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Judges of the Plains

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Judges of the Plains, originally the judicial official Spanish and later Mexican officials called the Jueces del Campo, were judges that decided all disputes over ownership of cattle, horses, and other livestock. They attended all the yearly roundups and branding of cattle (rodeos), and horses (recogidas), where their decisions were final, with no appeal. The Juez del Campo was also a law enforcement officer in cases of theft of livestock, fraudulent brands or certificates of ownership. The laws concerning livestock were mostly traditional, handed down from decisions established during the Spanish Empire in the Americas and from Spain before that. The office was held for a year and was unpaid, taken up for the honor, usually by landowners with large holdings in the district.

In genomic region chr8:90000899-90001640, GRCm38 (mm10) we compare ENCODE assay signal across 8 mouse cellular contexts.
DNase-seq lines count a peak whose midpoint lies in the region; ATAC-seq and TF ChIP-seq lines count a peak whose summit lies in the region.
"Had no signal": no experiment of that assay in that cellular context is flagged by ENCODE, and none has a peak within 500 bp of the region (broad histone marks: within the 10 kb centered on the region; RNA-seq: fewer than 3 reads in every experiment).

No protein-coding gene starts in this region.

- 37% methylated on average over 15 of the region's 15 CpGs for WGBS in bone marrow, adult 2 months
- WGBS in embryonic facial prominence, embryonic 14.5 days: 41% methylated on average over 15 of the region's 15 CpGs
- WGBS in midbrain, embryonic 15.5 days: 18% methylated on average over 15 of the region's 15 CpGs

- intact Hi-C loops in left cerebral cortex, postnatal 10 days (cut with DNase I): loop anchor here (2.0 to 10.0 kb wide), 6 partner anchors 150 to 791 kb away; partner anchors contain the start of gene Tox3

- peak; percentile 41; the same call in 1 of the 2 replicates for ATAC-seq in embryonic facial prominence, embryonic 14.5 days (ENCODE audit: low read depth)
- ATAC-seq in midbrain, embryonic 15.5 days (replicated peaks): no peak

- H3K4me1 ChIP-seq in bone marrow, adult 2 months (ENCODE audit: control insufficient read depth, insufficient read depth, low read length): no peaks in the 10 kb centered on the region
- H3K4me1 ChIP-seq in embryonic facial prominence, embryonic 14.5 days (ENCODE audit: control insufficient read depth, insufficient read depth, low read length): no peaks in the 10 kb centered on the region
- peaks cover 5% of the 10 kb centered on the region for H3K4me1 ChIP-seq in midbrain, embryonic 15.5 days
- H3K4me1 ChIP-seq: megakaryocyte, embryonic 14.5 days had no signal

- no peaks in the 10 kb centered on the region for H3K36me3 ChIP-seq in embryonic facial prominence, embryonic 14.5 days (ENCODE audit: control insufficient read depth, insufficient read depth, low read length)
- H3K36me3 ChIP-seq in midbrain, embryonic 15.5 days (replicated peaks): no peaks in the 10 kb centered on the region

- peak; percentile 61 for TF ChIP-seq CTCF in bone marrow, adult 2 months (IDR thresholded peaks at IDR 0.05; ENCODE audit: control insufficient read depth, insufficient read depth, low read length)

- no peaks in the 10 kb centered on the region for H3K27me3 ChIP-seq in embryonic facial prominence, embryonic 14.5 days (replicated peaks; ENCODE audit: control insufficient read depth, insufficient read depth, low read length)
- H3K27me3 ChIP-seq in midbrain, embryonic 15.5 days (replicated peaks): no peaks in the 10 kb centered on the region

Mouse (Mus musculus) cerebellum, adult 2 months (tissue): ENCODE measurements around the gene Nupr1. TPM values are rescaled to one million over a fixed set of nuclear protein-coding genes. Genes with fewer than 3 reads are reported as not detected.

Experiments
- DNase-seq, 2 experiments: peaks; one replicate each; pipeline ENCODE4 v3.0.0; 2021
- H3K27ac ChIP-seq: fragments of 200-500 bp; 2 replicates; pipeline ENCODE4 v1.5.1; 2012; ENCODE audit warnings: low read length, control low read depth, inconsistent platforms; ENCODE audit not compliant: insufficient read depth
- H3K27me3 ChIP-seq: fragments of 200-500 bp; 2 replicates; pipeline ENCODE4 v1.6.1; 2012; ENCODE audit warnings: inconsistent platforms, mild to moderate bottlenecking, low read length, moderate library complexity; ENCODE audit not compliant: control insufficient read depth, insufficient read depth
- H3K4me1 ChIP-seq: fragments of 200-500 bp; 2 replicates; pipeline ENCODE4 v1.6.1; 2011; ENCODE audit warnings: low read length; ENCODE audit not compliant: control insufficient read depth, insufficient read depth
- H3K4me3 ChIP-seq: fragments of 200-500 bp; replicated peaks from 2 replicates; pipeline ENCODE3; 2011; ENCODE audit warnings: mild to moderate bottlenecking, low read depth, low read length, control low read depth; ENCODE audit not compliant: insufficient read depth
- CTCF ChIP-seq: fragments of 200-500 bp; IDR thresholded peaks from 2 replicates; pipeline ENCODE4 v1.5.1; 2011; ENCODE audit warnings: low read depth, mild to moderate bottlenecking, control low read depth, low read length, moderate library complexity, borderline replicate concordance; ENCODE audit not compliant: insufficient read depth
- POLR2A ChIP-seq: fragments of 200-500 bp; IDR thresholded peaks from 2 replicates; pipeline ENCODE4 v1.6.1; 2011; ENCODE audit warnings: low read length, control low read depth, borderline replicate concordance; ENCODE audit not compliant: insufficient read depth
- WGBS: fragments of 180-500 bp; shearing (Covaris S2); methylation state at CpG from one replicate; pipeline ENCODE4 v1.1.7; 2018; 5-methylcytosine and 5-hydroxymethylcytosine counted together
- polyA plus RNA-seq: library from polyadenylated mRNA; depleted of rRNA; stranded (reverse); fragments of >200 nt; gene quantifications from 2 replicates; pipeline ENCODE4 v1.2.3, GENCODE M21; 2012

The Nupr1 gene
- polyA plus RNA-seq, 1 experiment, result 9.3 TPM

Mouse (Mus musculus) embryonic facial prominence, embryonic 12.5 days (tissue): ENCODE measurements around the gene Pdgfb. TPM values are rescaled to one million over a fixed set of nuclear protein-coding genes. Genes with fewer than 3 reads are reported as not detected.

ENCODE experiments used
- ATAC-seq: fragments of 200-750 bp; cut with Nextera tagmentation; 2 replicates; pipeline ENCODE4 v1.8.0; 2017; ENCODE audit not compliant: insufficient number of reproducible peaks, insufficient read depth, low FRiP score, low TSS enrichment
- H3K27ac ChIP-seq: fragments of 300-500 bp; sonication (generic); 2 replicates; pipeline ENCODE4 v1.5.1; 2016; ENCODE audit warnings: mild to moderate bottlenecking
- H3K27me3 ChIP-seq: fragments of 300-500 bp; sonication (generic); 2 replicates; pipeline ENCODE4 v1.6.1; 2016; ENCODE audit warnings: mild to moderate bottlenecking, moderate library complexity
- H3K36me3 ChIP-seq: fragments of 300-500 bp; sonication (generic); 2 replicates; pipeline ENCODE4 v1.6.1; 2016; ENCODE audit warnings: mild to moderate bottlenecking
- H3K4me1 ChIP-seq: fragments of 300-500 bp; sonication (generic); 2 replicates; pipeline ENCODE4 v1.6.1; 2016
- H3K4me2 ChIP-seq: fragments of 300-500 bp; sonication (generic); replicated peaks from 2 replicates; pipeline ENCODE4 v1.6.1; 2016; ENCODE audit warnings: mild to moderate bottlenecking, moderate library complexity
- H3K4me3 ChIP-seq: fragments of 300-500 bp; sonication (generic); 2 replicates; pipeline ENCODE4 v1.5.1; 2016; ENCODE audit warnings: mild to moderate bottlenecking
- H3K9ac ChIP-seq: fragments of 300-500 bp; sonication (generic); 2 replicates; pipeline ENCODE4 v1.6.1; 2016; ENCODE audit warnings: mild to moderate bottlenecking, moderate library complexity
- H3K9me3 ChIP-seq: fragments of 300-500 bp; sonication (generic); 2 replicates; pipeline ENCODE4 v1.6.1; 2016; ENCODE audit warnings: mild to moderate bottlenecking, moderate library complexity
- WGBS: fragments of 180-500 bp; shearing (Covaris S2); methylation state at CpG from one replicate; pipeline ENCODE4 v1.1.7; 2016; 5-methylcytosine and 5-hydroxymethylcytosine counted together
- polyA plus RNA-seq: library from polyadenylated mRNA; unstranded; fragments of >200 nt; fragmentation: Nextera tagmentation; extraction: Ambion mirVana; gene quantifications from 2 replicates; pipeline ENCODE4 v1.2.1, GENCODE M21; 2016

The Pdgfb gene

The office renamed Judge of the Plains, by the American settlers, was adopted in the Texas Republic and later in the territories acquired in 1848, by the United States during the Mexican American War with large populations of former Mexican citizens. Texas and the states formed from those territories: California, New Mexico and Arizona, retained that office and formalized it in their civil code. California did so in CHAPTER CLXVI. AN ACT concerning Judges of the Plains (Jueces del Carnpo,) and defining their Duties. California formalized the office in April 1851 and it was retained into the 20th century.

References

Judges of the Plains Wikipedia


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